“Enough,” Katie said. “We have unauthorized ears listening.” She nodded at Yochi, whose eyes looked really big, and Eme, who seemed to have a hard time blinking. Aapo, walking between the two, kept smiling and looked like he might start whistling any moment.
People quieted just in time for some forty warriors to rise up out of the muck on either side of the causeway. A dozen more came from the trees to block the path to the city. One stepped forward.
“Aapo,” the warrior said, apparently knowing the old man. “I see no baskets of grain for the Holy Lords of the city. What do you bring as an offering?”
Aapo smiled. “I bring messengers of the gods,” he said. “Gukumatz and his consort, the yellow haired daughter of the sun. I’ic’ ajaw, who you can plainly see, and his woman. The girl who carries fire on her head, and the animals that serve them. Does the king of Kaminaljuyu not wish to see them?”
“And these others?”
“I have feared to ask their names,” Aapo admitted. “But they claim they have come to see the Serpent Queen. I thought it right to bring them here first.”
“I saw the old man and his daughter fly through the air like the serpent itself,” Yochi shouted and Eme nodded.
“And these animals?”
Katie spoke up. “They serve us and are filled with poison lest you be tempted to try and eat them.”
“And this box. How does it move?”
“Magic,” Boston lied like an elf and let the fire come up into her hand. She tossed the fireball into the swamp where it sizzled and steamed, and the men in the swamp all took a step back.
“Only right,” Alexis agreed. “The Kairos has mentioned that often enough.”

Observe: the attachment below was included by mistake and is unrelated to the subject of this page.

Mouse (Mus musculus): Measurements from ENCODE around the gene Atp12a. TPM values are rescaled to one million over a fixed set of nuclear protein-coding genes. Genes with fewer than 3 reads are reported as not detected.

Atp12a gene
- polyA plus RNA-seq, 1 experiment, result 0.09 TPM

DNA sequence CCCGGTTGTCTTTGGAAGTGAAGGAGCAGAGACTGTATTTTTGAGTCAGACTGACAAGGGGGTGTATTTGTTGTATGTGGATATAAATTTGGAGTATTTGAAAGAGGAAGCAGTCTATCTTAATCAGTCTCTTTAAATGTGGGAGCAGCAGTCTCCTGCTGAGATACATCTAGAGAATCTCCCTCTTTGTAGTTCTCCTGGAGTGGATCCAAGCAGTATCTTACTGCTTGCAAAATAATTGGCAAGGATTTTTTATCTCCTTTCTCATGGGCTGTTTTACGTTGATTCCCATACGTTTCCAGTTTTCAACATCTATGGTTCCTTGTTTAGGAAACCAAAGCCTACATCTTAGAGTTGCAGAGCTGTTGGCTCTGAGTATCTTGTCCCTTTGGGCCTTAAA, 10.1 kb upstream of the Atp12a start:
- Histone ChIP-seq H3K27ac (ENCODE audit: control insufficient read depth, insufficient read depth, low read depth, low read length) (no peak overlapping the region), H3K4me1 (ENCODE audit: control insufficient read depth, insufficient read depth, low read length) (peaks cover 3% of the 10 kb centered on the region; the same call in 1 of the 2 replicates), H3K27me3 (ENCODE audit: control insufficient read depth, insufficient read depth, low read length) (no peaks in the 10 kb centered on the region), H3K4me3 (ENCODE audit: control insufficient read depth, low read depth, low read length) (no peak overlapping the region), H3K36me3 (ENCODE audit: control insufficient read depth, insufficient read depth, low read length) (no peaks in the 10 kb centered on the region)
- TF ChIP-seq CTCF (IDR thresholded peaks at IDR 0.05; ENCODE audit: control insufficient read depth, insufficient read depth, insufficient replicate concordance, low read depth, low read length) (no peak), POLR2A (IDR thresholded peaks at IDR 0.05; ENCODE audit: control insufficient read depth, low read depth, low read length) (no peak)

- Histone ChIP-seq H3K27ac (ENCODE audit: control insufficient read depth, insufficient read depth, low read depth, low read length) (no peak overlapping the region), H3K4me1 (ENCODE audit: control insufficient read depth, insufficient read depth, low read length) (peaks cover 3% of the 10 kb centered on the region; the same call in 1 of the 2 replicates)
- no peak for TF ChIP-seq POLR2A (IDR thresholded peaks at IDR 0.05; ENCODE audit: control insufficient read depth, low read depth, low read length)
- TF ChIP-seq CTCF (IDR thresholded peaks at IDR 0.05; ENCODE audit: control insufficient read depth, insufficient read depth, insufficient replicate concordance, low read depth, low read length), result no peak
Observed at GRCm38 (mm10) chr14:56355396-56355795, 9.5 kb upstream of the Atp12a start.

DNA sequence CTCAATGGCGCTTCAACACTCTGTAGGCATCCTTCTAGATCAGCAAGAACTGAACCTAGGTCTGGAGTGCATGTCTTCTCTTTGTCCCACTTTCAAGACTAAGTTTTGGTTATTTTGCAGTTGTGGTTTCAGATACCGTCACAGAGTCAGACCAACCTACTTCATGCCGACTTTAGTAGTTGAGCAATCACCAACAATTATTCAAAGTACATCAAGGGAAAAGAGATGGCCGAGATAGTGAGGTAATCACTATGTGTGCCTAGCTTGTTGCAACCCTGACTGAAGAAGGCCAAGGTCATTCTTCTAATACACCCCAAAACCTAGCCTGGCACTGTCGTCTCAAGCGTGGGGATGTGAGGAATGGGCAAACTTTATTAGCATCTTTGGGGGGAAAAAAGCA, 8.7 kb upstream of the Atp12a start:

“Yeah,” Lincoln agreed. “When he has not been telling us to keep away from kings and things.”
The poor man looked stymied, before he sighed and waved for his soldiers to lower their weapons. “At least you are not warriors from Caracol.”
“You were expecting soldiers from Caracol?” Katie asked.
The man nodded. “They defeated Naranjo this last year, and the king fears they may seek to extend their territory.”
“Good thing to keep watch,” Decker said. The soldier looked at him like he was surprised the Lord of Darkness would speak.
As the travelers walked slowly down the central avenue of Kaminaljuyu, Tony suggested that the city had seen better days.
“Adobe bricks.” Katie pointed to a couple of structures that appeared to be crumbling. The people did not seem to be concerned about fixing the structures. “Further north, in the Mayan lowlands, the structures and pyramids are made mostly of limestone blocks, if I recall.”
“They must not have many Shemsu around to cut and lift the blocks, and keep things repaired,” Lincoln spoke up from behind.
Aapo led the procession like a conquering hero, though Yochi and Eme looked wary. As soon as they reached the outskirts, the head warrior, Cadmael, sent runners ahead with the news. He had his men line up on both sides of the travelers as soon as there was room. Lincoln thought it made them look like prisoners. Nanette, in the back with Tony, Elder Stow and Decker, called it an honor guard. Alexis, in the middle, countered the two of them by saying that might be the same thing. In fact, they discovered when they reached the broad central avenue, that the main function of the soldiers was to keep back the crowd. People gathered to see, maybe a thousand on each side of the avenue.
Boston and Sukki walked up front, just behind Aapo and his family. She turned to Sukki and grinned. “And you’ll find all sort of toys at Macy’s.” She giggled, though of course Sukki had no idea what Boston was talking about.